- Identify areas requiring improvement or refinement
- Generate reports on errors found, time taken to test, and changes made
- Using the right tools
All remote work needs the right tools to be accomplished quickly and without hassle. This is especially true of testing because testers need access to real browsers and devices, automation frameworks, and related resources to get their work done.
Outside of tools for communication, project management, report generation, and the like, a QA engineer on Work from Home needs tools dedicated to running test cases on real devices, browsers, and operating systems. Obviously, this test infrastructure needs to be on the cloud.
Additionally, the tool must allow testers to work as a team. This means that instead of running tests on individual plans, teams can get on a test plan that allows them to work together.
BrowserStack’s Live for Large Teams allows QA managers and senior professionals to add as many users as they want to a single testing plan. This means that every tester on a team can work on a single plan. Additionally, Live for Large Teams provides the following features:
- Unlimited Users: Add as many users as you like. Give access to as many users as you want at affordable pricing. No need to share accounts.
- Advanced Access Control: Create sub-teams, customize dashboard views, and allocate parallel threads to teams based on their testing needs.
- Single Sign-On: Simplified login experience. Integrate with your existing identity provider for authentication.
- Real Device Access: Every tester on a plan (no matter how many) will be able to test on 2000+ real browsers and real devices. No emulators. Legacy versions are also available.
- Personal Device Cloud: Instant access from anywhere for every tester on the team. Real-time debugging with integrated dev tools.
- Real user conditions: GPS and IP geolocation(test websites from over 45+ countries), Natural gestures, Screen Orientation
Live for Large Teams allows users to test from anywhere at any time. It is ideal for remote testers because it lets every tester access BrowserStack work from anywhere, collaborate with integrations like Jira, Slack, GitHub, and Trello. With instant access to 2000+ browsers and devices, Dev and QA teams can focus on testing without worrying about device availability.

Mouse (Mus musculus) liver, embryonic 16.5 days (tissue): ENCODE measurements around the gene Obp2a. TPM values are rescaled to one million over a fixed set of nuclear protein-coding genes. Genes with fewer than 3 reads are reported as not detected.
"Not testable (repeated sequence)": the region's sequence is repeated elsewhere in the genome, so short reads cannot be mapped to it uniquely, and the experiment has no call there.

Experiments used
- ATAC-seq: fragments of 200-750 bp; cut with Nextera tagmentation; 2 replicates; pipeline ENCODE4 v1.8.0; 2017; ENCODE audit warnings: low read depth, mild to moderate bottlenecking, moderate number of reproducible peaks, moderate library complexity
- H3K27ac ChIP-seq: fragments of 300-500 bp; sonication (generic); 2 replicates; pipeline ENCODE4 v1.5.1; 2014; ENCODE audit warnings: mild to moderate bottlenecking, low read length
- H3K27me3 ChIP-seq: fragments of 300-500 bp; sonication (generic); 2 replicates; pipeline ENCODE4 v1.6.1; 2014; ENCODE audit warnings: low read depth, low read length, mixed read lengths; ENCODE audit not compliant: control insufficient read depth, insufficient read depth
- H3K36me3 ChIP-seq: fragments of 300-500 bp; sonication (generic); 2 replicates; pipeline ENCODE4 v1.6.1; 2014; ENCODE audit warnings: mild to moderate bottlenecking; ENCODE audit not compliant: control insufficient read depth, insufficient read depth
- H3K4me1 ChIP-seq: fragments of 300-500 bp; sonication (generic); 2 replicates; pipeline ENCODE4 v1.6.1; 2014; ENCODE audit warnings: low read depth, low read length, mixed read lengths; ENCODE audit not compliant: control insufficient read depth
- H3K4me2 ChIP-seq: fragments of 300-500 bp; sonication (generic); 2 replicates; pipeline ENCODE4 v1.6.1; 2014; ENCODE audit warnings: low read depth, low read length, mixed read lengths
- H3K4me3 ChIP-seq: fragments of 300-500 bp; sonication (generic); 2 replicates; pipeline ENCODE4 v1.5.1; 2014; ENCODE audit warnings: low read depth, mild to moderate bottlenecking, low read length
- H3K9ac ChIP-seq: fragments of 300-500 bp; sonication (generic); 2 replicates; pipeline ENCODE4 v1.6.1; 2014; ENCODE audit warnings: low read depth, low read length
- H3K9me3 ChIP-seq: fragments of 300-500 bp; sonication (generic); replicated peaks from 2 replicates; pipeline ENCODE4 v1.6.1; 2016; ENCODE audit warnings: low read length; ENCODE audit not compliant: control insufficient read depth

It also provides fast feedback for every developer since they can reproduce and debug on any mobile device.
Additionally, it is incredibly cost-effective for large testing teams because of lower per-user pricing. QA managers can lock in a price initially and keep adding users with no extra cost.
- Established bug documentation guidelines
QA from home or office is all about finding those bugs quickly, effortlessly, and in substantial numbers. In remote QA operations, greater focus needs to be on establishing bug documentation guidelines. Since each tester is working on relative isolation, they are more likely to miss out on team norms in this regard,
Bear in mind that even a single bug could consume a strenuous amount of resources to resolve. To ensure such incidents are minimized, testers must have standards to follow when identifying and recording bugs. Consistent bug reporting (ideally including screenshots) is essential. Thankfully, multiple tools such as Jira and GitHub facilitate these functions, thus reducing the time needed to analyze and troubleshoot bugs.
The significance of QA cannot be overstated. Thus, porting comfortably to remote QA must be a massive priority for every software development team. There can be no compromise on the quality of testing because it is impossible to release high-quality software without a consistent focus on QA.